Criticism of Project Learning

Olin’s goal is “to be an important and constant contributor to the advancement of engineering education in America and throughout the world,” which requires constant innovation and a willingness to spread said innovation. One of the key beliefs many people seem to hold about the advancement of engineering education is that project-based learning is essential, innovative, and even superior to traditional learning. However, I must disagree. In the course of my time here, I have found that all of my favorite classes, the ones I remember the most from, were traditional classes.

As you probably know, there are many different types of learning styles. Not just how the information is best received, auditory, visual, kinesthetic, but how it is mentally organized and which concepts are mentally emphasized. One model has two components – abstract versus concrete, which means either focused on concepts or facts, sequential or random, which means either learning linearly or in chunks. I am abstract sequential – I focus on concepts, and like my learning to be orderly. This combination means that traditional learning is much more effective for me than project-based learning as project-based learning inherently focuses less on concepts and is not as linear. I’m certainly not the only one who learns in this fashion, making universal project-based learning an imperfect proposition.

Project-based learning is definitely good for teaching some things – flexibility, planning, teamwork, and processes among them. But there are some things that I believe are difficult, even impossible, to learn from a project-based class. Any kind of equation or constant will be difficult to learn that way – while experimentation could be used to derive it, experiments are prone to error. In my own experience, I’ve had results that are less than half of the expected value, and calculated the value of gravity to be 9 m/s. Better experimental setups or more time allowed for multiple trials would reduce the error, to be sure, but it’s less efficient from both a time and money perspective. Furthermore, some equations and values just need to be memorized, best done through repetition – not something project-based learning lends itself to.

One argument that I often hear in support of project-based learning is that it is more engaging for the students. In my experience, that’s not necessarily true. While projects may give some people the opportunity to engage with topics they are interested in, that’s not true for everyone. Part of the engagement of students for projects may be a desire to not let teammates down.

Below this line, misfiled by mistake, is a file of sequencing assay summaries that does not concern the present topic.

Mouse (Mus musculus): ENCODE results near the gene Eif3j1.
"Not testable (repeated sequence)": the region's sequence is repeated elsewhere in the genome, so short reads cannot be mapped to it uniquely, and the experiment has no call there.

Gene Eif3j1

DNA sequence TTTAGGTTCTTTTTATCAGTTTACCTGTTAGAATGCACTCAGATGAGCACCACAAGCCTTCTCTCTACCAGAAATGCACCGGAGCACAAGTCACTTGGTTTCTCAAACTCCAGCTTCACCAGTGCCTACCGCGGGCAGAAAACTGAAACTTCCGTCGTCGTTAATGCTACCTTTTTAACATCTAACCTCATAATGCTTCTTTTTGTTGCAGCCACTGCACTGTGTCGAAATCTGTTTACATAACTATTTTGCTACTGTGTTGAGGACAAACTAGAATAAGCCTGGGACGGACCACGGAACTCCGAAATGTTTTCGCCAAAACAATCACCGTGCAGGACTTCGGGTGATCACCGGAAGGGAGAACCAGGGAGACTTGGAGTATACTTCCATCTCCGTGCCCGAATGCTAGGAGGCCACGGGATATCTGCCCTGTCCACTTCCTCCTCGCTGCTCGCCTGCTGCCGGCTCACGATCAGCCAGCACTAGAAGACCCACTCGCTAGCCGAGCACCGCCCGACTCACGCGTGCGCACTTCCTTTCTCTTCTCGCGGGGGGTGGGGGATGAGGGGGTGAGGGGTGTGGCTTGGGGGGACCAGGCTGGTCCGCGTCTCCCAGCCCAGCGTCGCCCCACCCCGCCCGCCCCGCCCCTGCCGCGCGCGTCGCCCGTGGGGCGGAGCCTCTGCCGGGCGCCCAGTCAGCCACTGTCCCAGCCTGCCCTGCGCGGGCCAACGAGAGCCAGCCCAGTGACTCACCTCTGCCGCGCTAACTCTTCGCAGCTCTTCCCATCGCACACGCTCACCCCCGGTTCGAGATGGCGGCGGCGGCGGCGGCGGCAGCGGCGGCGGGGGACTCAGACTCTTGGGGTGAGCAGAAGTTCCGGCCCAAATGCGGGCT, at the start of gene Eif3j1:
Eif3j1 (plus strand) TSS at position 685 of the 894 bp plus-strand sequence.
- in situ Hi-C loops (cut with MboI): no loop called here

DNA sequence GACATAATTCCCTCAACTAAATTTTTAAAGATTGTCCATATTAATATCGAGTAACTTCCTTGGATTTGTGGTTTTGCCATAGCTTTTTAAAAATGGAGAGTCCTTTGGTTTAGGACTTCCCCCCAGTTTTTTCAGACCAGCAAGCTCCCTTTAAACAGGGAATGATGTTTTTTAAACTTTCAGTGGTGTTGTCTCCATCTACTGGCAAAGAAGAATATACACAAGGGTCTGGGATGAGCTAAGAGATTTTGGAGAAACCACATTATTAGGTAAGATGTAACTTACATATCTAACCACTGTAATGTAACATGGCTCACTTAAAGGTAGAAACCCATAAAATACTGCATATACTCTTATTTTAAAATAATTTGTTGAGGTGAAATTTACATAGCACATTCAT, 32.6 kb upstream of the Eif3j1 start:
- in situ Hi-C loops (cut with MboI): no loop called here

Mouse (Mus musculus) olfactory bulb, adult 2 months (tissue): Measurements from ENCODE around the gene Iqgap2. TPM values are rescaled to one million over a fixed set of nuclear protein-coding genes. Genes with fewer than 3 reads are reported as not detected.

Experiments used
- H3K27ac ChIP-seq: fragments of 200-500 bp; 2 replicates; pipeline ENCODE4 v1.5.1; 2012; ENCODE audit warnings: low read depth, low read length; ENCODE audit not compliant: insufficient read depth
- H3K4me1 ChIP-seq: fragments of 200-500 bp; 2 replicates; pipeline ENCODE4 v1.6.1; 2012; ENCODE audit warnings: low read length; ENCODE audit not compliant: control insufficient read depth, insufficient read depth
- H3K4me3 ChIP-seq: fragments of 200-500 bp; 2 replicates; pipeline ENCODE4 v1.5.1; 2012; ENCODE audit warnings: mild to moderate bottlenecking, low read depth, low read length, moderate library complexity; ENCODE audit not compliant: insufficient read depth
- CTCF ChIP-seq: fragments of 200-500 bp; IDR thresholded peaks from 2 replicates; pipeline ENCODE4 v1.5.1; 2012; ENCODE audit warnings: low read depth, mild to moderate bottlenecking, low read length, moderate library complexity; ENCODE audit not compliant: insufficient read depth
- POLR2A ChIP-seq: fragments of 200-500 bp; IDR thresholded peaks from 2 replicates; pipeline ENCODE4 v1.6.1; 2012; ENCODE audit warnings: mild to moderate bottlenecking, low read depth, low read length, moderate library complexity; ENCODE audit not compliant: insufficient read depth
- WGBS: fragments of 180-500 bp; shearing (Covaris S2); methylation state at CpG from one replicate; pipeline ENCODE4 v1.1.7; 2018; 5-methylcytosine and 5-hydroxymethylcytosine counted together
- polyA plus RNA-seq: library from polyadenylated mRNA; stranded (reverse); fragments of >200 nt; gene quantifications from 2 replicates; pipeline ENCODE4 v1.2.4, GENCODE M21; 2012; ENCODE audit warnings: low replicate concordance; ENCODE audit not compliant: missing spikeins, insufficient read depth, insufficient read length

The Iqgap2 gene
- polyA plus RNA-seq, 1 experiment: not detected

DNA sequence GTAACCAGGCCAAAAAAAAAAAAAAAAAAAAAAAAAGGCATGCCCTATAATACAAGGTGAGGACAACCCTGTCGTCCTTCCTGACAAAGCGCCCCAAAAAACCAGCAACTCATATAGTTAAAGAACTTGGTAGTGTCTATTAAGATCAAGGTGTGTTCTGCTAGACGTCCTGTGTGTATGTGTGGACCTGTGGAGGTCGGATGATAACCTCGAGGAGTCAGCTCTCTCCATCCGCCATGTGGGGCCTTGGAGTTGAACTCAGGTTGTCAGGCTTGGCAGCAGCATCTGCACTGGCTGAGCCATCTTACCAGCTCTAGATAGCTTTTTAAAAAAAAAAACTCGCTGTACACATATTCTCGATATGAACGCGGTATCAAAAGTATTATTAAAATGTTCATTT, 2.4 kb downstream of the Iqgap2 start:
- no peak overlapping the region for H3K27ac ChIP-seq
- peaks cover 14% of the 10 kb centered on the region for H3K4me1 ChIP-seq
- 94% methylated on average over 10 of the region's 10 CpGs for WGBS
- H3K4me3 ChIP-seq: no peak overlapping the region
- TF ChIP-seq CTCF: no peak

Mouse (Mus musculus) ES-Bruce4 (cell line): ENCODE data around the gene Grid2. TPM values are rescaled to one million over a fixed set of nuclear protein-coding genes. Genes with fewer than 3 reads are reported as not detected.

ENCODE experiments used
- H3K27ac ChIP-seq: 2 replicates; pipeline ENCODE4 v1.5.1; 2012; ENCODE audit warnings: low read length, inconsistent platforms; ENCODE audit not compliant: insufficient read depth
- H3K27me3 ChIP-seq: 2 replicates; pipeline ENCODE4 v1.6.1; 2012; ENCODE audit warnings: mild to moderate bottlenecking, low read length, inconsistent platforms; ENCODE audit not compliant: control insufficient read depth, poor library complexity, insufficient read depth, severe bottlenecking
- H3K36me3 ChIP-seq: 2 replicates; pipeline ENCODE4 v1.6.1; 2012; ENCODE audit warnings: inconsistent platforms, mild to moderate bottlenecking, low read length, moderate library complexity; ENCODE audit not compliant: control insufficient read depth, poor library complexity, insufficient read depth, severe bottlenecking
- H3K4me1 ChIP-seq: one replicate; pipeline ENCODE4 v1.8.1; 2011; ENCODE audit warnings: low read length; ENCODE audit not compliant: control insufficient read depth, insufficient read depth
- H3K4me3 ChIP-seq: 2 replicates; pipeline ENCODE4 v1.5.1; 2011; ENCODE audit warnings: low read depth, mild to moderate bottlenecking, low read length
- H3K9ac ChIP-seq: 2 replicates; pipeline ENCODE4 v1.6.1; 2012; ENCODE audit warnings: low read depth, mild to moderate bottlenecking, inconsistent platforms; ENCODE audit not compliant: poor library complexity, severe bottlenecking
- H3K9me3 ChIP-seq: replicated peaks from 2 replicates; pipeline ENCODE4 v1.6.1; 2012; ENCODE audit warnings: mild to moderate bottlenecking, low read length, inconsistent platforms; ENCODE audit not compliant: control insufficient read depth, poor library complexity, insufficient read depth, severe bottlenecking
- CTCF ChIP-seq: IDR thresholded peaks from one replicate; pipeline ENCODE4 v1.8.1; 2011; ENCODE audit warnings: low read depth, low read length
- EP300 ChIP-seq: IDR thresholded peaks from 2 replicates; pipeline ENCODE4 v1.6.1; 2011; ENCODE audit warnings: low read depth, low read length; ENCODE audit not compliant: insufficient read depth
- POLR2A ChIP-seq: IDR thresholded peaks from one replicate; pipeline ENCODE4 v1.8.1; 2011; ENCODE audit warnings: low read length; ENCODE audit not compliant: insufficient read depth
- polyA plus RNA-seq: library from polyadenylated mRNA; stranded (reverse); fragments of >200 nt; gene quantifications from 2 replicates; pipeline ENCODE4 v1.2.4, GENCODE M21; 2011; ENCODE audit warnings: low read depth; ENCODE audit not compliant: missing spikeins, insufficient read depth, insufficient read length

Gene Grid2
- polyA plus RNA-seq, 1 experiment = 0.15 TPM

Something I have learned from taking classes these past two and a half years is that it’s much easier for project-based classes to crash and burn than more traditional classes. A class with a couple lectures and a homework set each week does not necessarily need to be planned more than a week in advance. Yes, doing that can make the connections more apparent, which helps in learning. But the lectures and homework will still be effective. However, trying to do the same with projects tends to not go very well.

For a long-term project, any supplemental lectures or readings need to be timed appropriately, else they’ll not have the intended effect. Similarly, if the project depends on knowing something, that piece of knowledge can’t be one of the last ones taught. The best projects tend to have regular, well-defined deliverables, which requires quite a bit of planning ahead.

In the end, Olin’s goal is to stimulate innovation in engineering education, with the goal of producing effective engineering education, not just here, but everywhere. Making a project-based class may not be innovative if it has already been tried – as it has been for the past ten years – and in some cases, project-based learning may not be the most effective approach. Furthermore, changing engineering education outside of Olin will require an appreciation for how the circumstances in other places differ.

Olin students know coming in that they will have many project-based classes, and applicants self-select based on that. This makes Olin’s student body different than that of more typical universities. Also, Olin’s curriculum is limited to only a few types of engineering. It’s worth asking whether what we do here can be applied to other disciplines.

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